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Logan nurses' aid trip to Haiti more than bargained for

Published: Friday, Sept. 4 2015 10:52 a.m. MDT

The earthquake left major damage in Carrefour, near the epicenter.  (Provided by Lindsay Crapo) The earthquake left major damage in Carrefour, near the epicenter. (Provided by Lindsay Crapo)

LOGAN — It started as a routine mission trip to help orphans in Haiti, but the day after Mandi McBride and Carol Smith, two emergency room nurses from Logan, arrived, they were faced with heaps of dead and wounded and a town in chaos and they are just happy to be alive.

In the aftermath of Tuesday's earthquake, the two find themselves stitching wounds and dealing with a continuous stream of head injuries, broken bones and lacerations. Notes the Web site reachouttohaiti.com, dedicated to the Ruuska Village orphanage located in Bon Repos a few miles from Port-au-Prince, the Utah nurses "sure got a whole lot more helping out than they planned on."

Mandi McBride was in the heart of the capital city Thursday and described the scene in an e-mail to her sister, Angie Rasmussen, also from Logan.

"It is a mess to say the least," Mandi McBride wrote. "Dead bodies everywhere that are being hauled off by the truck loads. Indescribable."

Rasmussen found out Thursday morning that her 10-year-old daughter, Abigaelle, who she has been trying to adopt for four years, is alive. Abigaelle, along with another 225 orphans from Foyer De Sion, made it out alive. This news made her cry for 10 minutes straight, Rasmussen said.

She and her sister, who has two adopted Haitian children at home in Utah, go to Haiti every three months to help out with the medical needs at an orphanage there, but Rasmussen had decided not go on this latest trip.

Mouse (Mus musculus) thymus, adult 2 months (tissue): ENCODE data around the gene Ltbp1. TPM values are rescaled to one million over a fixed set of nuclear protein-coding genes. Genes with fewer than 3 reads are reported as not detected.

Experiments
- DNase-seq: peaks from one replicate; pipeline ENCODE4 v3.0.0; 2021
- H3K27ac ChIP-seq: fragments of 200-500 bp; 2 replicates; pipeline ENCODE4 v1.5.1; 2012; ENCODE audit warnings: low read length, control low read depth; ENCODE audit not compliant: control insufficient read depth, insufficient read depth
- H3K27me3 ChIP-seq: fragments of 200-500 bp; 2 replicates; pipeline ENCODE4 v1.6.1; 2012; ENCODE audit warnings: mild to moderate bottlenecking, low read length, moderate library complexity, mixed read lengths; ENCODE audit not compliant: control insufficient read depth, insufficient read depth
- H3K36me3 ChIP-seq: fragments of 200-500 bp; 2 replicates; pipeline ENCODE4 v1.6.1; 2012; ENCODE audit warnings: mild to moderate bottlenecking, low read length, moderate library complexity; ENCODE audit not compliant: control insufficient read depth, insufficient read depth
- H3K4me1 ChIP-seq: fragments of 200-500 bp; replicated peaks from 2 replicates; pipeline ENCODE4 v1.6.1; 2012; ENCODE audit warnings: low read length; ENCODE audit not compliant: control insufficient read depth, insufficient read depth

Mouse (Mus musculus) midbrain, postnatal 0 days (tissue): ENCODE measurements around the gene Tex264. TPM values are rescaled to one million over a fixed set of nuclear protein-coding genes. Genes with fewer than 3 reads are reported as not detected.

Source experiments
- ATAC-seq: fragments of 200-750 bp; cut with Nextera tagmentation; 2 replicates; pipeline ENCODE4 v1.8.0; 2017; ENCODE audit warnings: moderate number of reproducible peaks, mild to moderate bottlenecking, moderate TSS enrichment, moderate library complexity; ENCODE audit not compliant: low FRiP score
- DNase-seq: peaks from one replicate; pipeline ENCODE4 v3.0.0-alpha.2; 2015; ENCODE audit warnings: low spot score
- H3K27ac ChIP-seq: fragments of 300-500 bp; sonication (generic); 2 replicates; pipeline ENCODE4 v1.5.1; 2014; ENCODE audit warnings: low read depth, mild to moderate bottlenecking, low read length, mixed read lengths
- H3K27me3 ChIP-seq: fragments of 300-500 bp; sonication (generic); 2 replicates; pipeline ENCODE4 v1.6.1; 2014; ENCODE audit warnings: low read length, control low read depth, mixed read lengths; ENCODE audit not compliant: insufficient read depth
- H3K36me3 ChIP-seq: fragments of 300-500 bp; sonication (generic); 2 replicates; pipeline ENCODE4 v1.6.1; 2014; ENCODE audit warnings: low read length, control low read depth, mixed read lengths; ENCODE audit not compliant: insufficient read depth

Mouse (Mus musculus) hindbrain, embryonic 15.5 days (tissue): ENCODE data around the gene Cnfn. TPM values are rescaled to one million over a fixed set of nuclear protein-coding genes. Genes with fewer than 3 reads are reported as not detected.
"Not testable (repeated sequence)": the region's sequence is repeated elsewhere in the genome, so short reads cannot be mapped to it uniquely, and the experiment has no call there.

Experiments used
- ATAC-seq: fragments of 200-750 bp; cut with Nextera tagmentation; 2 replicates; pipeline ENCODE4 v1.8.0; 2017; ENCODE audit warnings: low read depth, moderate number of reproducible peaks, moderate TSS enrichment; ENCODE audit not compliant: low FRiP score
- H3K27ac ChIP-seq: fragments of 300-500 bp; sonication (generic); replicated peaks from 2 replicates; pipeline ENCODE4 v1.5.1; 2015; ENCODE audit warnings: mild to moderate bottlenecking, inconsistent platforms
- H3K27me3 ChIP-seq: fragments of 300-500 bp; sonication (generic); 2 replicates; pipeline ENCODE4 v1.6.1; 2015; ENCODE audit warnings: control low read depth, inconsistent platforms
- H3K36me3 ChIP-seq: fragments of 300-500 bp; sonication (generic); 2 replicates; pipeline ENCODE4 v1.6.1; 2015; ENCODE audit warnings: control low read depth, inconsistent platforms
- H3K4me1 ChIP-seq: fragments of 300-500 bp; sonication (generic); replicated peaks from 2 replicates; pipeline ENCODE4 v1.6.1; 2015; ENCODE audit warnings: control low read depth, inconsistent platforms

Mandi McBride's husband, Kevin, was at work for Associated Brigham Contractors when he learned of the earthquake from a friend who called to ask how Mandi was. He said he rushed home and pored over the Internet and watched the news and waited. "My heart just sunk," he said. He and Mandi traveled to Haiti 10 times during the process of adopting their two children, Schnaider, 4, and Charbine, 17, from an orphanage in Petionville, just east of the capital.

He prayed that the phone would ring and waited two very long hours before it did. Unlike most caught in the quake's chaos, Mandi McBride was able to borrow a satellite phone and get through fairly quickly to tell him she survived, albeit with some injuries. She has a possibly broken ankle and cuts that have her worried about infection.

Now the family's worried about Charbine's friends and family in Haiti, with whom they've stayed in close contact since the adoption. No word about her birth mom or brothers, Kevin McBride said, although they did hear most people in the orphanage where the children grew up are safe.

"Mandi said she has seen a lot of bad wounds and she learned how to do stitches and things she would never have imagined," he told the Deseret News.

As he looks at seemingly endless pictures of rubble and destruction on the news, he said he longs to take some of his company's construction equipment and start digging. But he's helpless right now.

The good news to him, he said, is that the Ruuska Village orphanage has well water and generators. He's praying they don't run out of fuel.

And the immediate plan for the nurses to come home for now centers on using the return ticket they had for a flight out next Tuesday. Whether that will be possible is up in the air, he said.

Eagle Mountain resident Sam Betteridge, on the other hand, is looking for a way into Haiti. His wife, Stephanie, is from Port-au-Prince and they plan on leaving with their three small children on Tuesday to help in any way they can and reunite with her parents, Wilmine and Pierre Jonassaint, whose house was one of the few in the area that is still standing.

The Betteridges were actually some of the first to hear about the earthquake when they happened to call the Jonassaints 20 minutes after the earthquake happened.

"It was crazy," said Sam Betteridge of hearing there had been an earthquake and that his in-laws were literally on the edge of the destruction. Their call only lasted 45 seconds, but they felt blessed to hear so quickly that their family was safe.

Since then, they have planned a trip and sent an e-mail out asking all friends and family to help them help those in Haiti by donating money or supplies or even by going there. Anyone interested can contact the Betteridges at sambetteridge@gmail.com or 801-995-4794.

e-mail: slenz@desnews.com, lois@desnews.com

Copyright 2015, Deseret News Publishing Company